(Note: on PS3 I think everybody just gave up and transformed the verts using the SPU's so that almost all the register space on the GPU was primed towards pixel-ops. You do something similar on other platforms, especially for skinned characters; instead of running them through the normal pipe-line, you run them through a vertex stream-out operation to skin the verts only once).
Playstation 2 VU0 - 3.01GFLOPS
Gamecube - ~8.0GLOPS
The GC looks impressive (and it is) but keep in mind that a lot of that is used up by transforming the same vertex multiple times. The PS2 didn't to this (well...it did but maybe only every 12th vertex depending on your VIF packets and memory layout), however; you had to clip triangles yourself on VU1, but there a few tricks you could do to make it really fast. Also, you could use VU1 as a sort of geometry shader. See the foliage on Transformers and MGS3 as an example of this. You could generate complex geometry on the fly, and if you did this in clip-space; the cost was much, much lower than transforming the vertex.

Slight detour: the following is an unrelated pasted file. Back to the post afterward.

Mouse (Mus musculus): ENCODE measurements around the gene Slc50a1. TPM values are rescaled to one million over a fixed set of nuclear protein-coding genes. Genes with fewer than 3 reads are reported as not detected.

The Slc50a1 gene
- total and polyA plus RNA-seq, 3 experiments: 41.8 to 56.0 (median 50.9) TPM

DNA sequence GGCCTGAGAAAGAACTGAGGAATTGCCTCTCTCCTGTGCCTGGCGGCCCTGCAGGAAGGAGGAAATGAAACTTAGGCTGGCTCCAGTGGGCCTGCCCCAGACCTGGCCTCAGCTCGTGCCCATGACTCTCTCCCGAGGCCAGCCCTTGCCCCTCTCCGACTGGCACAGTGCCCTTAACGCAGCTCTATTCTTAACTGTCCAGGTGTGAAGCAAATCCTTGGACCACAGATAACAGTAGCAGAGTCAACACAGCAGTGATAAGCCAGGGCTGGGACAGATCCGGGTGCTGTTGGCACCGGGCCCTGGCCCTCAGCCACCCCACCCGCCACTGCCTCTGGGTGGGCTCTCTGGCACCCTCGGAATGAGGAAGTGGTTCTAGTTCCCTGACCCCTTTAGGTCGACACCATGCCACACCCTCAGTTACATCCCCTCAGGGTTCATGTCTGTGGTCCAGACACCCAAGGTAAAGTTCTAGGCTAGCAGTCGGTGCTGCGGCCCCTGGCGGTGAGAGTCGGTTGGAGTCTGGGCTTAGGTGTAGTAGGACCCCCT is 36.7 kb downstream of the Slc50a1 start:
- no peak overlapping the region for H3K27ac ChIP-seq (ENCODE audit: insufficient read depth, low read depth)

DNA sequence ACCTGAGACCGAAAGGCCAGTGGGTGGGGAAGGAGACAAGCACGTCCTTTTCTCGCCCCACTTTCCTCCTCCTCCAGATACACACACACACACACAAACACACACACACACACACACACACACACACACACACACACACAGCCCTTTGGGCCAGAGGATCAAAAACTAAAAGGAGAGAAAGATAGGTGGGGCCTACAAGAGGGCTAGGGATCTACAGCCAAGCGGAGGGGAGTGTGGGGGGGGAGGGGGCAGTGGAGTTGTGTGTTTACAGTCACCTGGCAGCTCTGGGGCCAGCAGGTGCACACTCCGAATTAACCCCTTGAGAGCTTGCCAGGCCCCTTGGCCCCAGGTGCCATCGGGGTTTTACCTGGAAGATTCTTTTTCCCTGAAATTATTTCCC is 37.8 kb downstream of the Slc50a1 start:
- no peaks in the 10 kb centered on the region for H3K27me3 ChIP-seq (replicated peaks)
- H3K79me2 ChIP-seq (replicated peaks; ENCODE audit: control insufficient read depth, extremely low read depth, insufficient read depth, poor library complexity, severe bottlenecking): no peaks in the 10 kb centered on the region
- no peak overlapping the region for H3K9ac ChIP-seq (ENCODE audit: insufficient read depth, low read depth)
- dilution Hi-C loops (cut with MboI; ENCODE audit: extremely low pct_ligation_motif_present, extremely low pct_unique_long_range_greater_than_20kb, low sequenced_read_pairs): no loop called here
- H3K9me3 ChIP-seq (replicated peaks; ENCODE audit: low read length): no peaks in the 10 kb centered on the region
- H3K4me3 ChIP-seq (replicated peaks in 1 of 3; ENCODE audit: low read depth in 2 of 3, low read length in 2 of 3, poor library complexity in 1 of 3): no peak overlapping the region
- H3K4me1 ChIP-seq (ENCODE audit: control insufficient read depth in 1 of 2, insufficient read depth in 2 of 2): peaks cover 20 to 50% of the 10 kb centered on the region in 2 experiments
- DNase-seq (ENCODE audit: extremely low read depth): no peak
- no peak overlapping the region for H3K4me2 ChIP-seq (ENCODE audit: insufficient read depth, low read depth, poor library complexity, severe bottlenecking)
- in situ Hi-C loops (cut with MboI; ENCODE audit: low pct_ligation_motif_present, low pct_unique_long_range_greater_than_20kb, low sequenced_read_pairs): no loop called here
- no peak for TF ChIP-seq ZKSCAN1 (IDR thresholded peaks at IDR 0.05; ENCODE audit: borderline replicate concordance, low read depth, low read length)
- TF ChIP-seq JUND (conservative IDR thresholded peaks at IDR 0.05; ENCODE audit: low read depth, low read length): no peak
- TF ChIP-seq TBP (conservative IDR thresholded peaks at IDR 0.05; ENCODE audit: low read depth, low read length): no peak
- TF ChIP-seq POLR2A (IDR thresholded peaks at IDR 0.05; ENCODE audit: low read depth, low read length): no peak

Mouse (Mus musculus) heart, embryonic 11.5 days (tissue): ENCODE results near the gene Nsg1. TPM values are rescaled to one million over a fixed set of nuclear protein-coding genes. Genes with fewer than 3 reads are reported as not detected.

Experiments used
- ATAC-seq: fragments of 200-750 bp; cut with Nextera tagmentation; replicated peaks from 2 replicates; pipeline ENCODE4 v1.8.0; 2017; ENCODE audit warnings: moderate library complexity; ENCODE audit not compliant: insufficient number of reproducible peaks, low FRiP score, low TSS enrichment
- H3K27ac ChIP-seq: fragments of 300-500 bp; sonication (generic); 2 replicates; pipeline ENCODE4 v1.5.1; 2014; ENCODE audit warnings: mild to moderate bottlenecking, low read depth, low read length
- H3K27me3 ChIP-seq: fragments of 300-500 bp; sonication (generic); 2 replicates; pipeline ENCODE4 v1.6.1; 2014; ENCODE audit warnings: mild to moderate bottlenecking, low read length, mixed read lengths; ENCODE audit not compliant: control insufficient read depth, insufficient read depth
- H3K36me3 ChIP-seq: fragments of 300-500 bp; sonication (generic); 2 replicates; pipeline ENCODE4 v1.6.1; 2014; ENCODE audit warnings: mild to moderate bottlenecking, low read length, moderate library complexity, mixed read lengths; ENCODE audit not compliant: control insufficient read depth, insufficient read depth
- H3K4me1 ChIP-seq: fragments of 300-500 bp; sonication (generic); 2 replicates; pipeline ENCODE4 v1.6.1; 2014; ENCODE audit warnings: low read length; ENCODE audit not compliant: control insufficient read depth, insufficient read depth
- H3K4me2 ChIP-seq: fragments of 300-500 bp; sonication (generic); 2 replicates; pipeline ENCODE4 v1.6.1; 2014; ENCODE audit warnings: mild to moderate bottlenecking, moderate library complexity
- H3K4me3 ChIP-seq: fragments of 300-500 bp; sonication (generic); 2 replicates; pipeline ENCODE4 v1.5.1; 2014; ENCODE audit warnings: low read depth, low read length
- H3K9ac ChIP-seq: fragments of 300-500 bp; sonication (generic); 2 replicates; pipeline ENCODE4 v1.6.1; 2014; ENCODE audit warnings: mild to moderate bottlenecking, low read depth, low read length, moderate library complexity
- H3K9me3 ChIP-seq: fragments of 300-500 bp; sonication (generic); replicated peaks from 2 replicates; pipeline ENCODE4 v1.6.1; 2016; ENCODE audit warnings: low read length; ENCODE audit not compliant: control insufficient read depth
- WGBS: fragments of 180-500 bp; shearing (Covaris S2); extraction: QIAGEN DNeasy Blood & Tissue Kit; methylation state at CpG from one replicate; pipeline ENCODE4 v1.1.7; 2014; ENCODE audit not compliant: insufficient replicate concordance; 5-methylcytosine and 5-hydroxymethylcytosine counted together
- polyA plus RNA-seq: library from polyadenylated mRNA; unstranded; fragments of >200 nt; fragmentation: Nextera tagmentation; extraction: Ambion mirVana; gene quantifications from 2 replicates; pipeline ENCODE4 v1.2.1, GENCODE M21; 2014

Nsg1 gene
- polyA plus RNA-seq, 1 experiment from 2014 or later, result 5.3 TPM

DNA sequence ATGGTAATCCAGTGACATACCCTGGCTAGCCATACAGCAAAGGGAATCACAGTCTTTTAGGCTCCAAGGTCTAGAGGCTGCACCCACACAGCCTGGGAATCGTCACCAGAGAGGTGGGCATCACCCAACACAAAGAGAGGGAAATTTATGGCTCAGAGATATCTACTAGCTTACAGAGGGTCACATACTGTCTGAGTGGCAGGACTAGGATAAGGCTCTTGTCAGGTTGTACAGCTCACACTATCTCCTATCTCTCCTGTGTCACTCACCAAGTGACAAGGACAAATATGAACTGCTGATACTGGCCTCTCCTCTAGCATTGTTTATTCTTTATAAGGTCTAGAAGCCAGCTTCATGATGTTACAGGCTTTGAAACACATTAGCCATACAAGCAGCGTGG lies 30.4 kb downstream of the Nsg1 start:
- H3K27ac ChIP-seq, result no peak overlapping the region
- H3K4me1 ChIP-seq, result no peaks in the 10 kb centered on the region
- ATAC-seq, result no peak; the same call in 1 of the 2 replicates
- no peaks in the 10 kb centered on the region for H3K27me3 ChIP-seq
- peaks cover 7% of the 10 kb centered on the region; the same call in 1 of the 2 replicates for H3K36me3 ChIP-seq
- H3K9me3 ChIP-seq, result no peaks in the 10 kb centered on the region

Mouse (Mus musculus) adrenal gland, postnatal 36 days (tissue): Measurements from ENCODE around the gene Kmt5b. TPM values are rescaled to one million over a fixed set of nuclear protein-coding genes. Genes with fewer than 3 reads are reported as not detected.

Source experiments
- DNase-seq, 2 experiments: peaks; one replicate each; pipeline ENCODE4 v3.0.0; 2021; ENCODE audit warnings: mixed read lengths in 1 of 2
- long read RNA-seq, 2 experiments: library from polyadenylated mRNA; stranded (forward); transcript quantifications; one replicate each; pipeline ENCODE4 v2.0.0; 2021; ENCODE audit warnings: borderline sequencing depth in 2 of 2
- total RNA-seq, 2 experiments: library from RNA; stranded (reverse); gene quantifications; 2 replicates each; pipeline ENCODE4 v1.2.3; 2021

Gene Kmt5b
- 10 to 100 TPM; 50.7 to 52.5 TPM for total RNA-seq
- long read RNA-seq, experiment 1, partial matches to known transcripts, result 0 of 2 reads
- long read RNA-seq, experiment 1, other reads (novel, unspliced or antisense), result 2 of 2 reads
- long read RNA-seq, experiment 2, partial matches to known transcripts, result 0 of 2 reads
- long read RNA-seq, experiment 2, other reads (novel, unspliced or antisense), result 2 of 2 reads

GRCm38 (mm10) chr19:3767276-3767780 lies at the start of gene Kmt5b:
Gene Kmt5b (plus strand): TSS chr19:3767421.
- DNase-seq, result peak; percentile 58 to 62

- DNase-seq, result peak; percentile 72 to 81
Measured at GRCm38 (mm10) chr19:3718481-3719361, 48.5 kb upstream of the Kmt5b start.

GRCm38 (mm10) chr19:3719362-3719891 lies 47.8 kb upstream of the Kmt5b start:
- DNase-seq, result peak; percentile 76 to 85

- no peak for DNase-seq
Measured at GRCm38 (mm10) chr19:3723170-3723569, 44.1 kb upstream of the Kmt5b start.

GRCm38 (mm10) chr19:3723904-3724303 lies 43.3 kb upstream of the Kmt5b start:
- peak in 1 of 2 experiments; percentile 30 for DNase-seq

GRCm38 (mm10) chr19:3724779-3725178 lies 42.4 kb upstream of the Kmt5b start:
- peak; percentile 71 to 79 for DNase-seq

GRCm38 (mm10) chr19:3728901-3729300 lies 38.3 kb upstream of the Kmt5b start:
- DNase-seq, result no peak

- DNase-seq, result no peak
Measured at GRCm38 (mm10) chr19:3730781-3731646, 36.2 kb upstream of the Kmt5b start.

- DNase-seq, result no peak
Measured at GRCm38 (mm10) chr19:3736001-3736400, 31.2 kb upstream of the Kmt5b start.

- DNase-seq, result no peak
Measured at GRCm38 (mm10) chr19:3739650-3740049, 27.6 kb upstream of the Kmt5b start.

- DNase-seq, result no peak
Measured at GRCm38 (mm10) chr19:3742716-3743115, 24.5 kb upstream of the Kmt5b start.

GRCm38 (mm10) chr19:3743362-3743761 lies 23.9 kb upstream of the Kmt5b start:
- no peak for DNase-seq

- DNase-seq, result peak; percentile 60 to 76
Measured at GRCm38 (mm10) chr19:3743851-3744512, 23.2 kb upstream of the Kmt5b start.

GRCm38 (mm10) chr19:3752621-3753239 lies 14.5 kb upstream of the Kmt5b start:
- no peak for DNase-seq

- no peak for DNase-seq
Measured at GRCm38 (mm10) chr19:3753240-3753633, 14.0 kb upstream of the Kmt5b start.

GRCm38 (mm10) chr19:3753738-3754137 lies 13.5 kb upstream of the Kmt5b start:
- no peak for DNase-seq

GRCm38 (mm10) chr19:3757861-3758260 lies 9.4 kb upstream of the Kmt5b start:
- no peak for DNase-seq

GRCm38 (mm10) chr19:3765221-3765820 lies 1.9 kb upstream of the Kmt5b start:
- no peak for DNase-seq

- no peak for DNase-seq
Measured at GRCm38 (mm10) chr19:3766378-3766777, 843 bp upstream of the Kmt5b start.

I'll just add; a more powerful system or better looking graphics doesn't mean better games. The more time that you spend on managing technical risk, the less time you spend writing an actual game. And with PS2, it was nothing BUT managing technical risk. Gamecube and Dreamcast were different though. The programmer part of me loved the PS2. But the Game Developer part of me loved the Gamecube and Dreamcast.